Thursday, May 27, 2010

Bolivia's Lithium Chapter

In the lat couple of months Bolivia has made headlines for a few different reasons. First, on a couple of different occasions, Evo Morales has made demands and declarations at the United-Nations in the name of Mother Earth. He has talked about a global referendum on climate change, about the climate debt that the industrialized countries owe to the Global South for decades of environmental destruction, and about establishing an international tribunal for crimes against Mother Earth. Second, Cochabamba, Bolivia in April hosted the first ever World People’s Conference on Climate Change and the Rights of Mother Earth. To a degree the eyes of the world were fixed on Bolivia for a few days during the summit, although the mainstream media imposed a blackout on the gathering for obvious reasons. Good publicity for Bolivia is bad publicity for capitalism, and with popularity comes responsibility. As such, the Conference also had the effect of putting Bolivia in the spotlight regarding its own domestic environmental record and policies. And finally, in March and April broke the news that Bolivia holds massive untapped lithium deposits in its south-west, which also presents itself as somewhat of a double-edged sword for a couple of reasons.

Briefly the facts are as follows. Currently the two biggest lithium sites in the world are held by U.S., Chilean, and Canadian capital in Chile’s Atacama Salt Flats, and in Argentina. Bolivia’s share of lithium located in the Uyuni Salt Flats would trump both of these sites holding anywhere from 5.4 to 140 million tons, many different sources quote different figures, but what is widely agreed is that Uyuni possesses roughly around half or slightly more of the world’s known supply. The potential of Uyuni and the large-scale lithium extraction that will go along with it presents two problems for Bolivia.

Internationally it puts the Morales government in a difficult and potentially compromising position, with its recent ambitions and incursions of resolutions at the United-Nations, and its talk in defense of Mother Earth and against the capitalist system. There is no doubt that the Bolivian government and the Bolivian people are sincere about their earth loving intentions, but now they find themselves with a natural resource extraction juggling act of their own, and they must tread carefully. Of course this will be open season for the right-wing media if Bolivia makes any wrong moves, but all that has to be put aside, and their decisions must be based on the wishes and input of the local population, and on whether or not the operation will have negative or harmful affects on Mother Earth. Politically, the government must leave these major decisions mainly in the hands of the Bolivian people, as autonomy and decentralization has been one of the central priorities of the government in the last year and a half, it must now remain responsible to those commitments.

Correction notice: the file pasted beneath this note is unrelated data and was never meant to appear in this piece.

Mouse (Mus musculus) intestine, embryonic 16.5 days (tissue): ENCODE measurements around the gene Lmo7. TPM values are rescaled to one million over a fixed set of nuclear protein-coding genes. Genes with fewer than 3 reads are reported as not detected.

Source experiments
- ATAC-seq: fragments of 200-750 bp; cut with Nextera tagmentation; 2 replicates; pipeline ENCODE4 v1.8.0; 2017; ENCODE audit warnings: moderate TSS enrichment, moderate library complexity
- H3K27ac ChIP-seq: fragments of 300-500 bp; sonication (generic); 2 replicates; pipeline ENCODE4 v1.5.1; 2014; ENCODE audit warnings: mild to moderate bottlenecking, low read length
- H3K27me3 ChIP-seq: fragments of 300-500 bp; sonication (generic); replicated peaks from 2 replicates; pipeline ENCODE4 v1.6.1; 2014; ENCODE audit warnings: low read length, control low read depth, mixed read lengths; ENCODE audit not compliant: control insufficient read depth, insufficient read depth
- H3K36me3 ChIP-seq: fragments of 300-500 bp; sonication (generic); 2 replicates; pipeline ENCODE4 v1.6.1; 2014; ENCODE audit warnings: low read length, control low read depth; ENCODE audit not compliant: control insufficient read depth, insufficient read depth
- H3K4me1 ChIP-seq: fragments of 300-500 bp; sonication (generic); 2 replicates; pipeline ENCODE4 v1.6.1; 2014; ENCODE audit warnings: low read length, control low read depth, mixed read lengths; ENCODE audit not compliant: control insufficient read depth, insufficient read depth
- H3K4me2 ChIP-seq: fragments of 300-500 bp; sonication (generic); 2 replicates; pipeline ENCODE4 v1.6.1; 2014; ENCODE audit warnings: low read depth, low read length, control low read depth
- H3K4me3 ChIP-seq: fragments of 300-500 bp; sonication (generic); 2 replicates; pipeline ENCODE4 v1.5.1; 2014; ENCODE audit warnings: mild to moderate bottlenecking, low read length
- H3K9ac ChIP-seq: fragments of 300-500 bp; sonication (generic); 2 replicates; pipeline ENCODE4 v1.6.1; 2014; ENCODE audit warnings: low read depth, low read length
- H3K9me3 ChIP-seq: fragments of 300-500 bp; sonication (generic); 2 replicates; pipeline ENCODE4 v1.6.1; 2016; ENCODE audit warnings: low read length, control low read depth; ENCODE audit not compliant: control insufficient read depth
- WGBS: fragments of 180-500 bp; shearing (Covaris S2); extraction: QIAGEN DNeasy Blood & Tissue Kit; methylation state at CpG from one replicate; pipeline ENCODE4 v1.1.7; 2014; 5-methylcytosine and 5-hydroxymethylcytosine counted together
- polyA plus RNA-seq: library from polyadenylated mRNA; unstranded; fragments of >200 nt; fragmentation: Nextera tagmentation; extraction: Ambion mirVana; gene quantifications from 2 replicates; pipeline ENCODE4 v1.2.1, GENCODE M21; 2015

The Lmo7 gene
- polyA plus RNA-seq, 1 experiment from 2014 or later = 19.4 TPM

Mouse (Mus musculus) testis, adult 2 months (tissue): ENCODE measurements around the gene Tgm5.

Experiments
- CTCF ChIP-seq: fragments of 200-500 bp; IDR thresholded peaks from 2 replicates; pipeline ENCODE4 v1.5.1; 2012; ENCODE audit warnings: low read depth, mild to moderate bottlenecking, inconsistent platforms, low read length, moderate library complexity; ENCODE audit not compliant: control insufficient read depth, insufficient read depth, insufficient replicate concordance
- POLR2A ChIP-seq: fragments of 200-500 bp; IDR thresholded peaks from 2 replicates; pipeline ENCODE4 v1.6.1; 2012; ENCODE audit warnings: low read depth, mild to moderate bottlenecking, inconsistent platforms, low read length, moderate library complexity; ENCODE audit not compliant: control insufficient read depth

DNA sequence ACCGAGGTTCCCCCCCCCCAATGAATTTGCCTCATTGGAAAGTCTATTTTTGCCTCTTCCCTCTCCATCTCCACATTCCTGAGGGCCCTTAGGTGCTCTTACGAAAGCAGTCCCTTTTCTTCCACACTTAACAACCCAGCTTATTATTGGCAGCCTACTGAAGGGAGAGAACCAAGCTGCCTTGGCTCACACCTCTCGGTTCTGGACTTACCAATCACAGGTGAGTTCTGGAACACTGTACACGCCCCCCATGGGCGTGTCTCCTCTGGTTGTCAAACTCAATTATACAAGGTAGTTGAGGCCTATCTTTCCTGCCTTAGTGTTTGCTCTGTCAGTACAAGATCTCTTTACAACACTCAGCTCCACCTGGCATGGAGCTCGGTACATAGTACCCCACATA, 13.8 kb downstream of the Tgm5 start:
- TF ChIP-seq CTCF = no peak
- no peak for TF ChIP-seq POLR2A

Of course Bolivia has no experience in extracting lithium, so it may need outside help. A French billionaire Vincent Bollore who owns a lithium battery plant and plans to make electric cars has offered technical help to the government with no strings attached, relatively. But Bolivia must be careful not to find itself in a vulnerable position in regards to foreign capital. It would probably best be served by obtaining technical assistance with zero concessions at the bargaining table, and to secure financial support either from Venezuela in the spirit of ALBA (the Bolivarian Alternative for the Americas), and/or from other friendly South American countries in the context of Latin American integration. In terms of public industry itself inside Bolivia, NACLA explains well; “According to Bolivia’s new constitution, the country’s natural resources belong to the Bolivian people and must be administered in their collective interest by the state. Instead of exporting raw lithium, the government wants it to be processed, refined, and industrialized, with battery plants and even car factories, on Bolivian soil. The goal is to capture the value added by industrialization for Bolivians.” The multinational corporations are experienced master swindlers, so if it is decided that extraction should proceed, the benefits must remain inside Bolivia and Latin America.